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Don’t ‘ghost’ an employer – do this instead

CareerBuilder | November 30, 2020

Ghost an employer

Here are some ways you can say "no thanks" with respect – and set yourself up for future success.

With unemployment at an all-time low, there’s no denying it’s a job seeker’s market. Gone are the days when employers had the upper hand and could leave job seekers hanging for days or weeks – often never to be heard from again.

If you’re a job seeker, it may be tempting to “ghost” a prospective employer – disappear from the hiring process without any explanation or communication. If you’re no longer interested in the job or you get a better job offer, why spend the time or energy responding to an employer you don’t plan on pursuing? In fact, a survey conducted by B2B ratings and reviews company Clutch found that 41 percent of job seekers believe it’s reasonable to ghost a company.

The thing is, this hot economy won’t last forever, and the last thing you want to do is burn bridges with any company.

“While it's a candidate-driven market, industry professionals are well connected and do share their experiences. Candidates who ghost one employer could be blacklisted from others,” says Heidi Lynne Kurter, CEO and founder of Heidi Lynne Consulting. “Many times recruiters handle recruiting efforts for multiple companies. Ghosting one company without explanation could tarnish [the job seeker’s] reputation, hurting their ability to get other positions.”

This is especially true for smaller industries, according to Michelle Delgado, content developer and marketer at Clutch. “After speaking with recruiting experts [during my research], I learned that ghosting is most damaging in small industries with high turnover, such as media. In these fields, hiring managers change jobs relatively frequently and candidates may run into them again.”

So, instead of ghosting employers, here are some ways you can handle the situation with respect – and set yourself up for future success.

Put yourself in their shoes
Wendy Toth, editor-in-chief of the career blog PowerSuiting, says to think about the situation from the hiring manager’s perspective. “They are understaffed and overworked. They spent hours putting together a job description, sifting through resumes and interviewing candidates. After all that, they made a bet on you. They see you as someone they'd like, not just to work with, but to spend every day with. They like you. Why take someone who is already on your side and turn them against you by denying them an explanation?”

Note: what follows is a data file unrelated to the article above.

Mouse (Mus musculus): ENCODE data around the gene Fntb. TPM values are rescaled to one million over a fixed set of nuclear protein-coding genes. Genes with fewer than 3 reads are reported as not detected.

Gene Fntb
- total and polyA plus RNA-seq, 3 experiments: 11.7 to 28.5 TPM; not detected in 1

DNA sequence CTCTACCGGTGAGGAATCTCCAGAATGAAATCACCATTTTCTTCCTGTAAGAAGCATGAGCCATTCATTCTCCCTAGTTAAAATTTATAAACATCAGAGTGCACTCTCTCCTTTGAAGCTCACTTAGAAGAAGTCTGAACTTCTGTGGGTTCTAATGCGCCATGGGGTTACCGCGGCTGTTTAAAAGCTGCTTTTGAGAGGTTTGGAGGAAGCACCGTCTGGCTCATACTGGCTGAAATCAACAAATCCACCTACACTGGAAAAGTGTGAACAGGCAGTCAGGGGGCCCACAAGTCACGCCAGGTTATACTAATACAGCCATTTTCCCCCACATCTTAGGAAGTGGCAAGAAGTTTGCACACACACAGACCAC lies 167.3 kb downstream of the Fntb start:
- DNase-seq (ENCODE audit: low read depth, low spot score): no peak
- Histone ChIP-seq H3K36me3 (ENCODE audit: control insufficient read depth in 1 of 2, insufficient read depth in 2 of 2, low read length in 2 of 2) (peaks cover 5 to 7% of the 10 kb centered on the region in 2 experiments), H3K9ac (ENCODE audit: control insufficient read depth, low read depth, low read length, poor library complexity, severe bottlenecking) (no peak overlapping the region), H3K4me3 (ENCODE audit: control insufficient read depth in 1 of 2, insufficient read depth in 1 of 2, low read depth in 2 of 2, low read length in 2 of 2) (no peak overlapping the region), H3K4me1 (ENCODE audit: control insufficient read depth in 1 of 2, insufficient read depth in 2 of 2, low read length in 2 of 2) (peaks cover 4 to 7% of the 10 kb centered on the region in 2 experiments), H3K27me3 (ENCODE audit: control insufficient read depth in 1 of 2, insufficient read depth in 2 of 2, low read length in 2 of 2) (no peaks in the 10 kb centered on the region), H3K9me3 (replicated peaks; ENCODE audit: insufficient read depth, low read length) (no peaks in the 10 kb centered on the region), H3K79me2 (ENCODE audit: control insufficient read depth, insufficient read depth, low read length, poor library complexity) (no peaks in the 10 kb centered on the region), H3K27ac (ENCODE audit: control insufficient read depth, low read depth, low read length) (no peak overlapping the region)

Take a minute to communicate
“While employers have been known to leave job applicants hanging due to the sheer volume of responses, most reputable companies generally communicate (one way or the other) with all applicants who have committed the time to interview, “ says Susan Hosage, senior consultant and executive coach at OneSource HR Solutions.

“Candidates who have made it to the final stages of the process owe the same respect to the company,” she says. “Notifying a hiring manager or HR professional that you aren't interested in pursuing the opportunity can be as simple as sending an email or making a phone call that you are withdrawing your candidacy or that you have decided to go in another direction with your next career move. The few minutes it takes to close this loop will be time well spent that can have lasting positive effects should you cross paths with any of these decision makers in the future.”

Provide feedback
It can be incredibly frustrating for job seekers to be turned down by a company but not receive any type of feedback about why they didn’t get the job. Knowing where you may have potentially stumbled during the interview can help you learn and grow. Companies appreciate that same honesty from candidates. “Offering feedback is incredibly valuable as well,” Kurter says. “If something during the interview process turned you off, be sure to express that so the company can work to improve that moving forward.”

Leave the door open
When communicating to the employer, let them know that while this opportunity may not be right, you’d love to stay in touch and potentially be considered for future openings. You could even go so far as to connect with them on professional social networking sites to keep the relationship going.

“Make sure to leave the door open for future conversations, even if you don’t think you’d ever speak with them again – you never know where they might end up and what kinds of opportunities may arise,” says Dan Clay, a career consultant and author of “How to Write the Perfect Resume.” “Turning down employers with tact and professionalism is crucial for maintaining a stellar reputation, which will keep you in the good graces of people who may end up hiring you later on. Plus, it's just the right thing to do.”

Here’s why you should always send a thank-you note after an interview.

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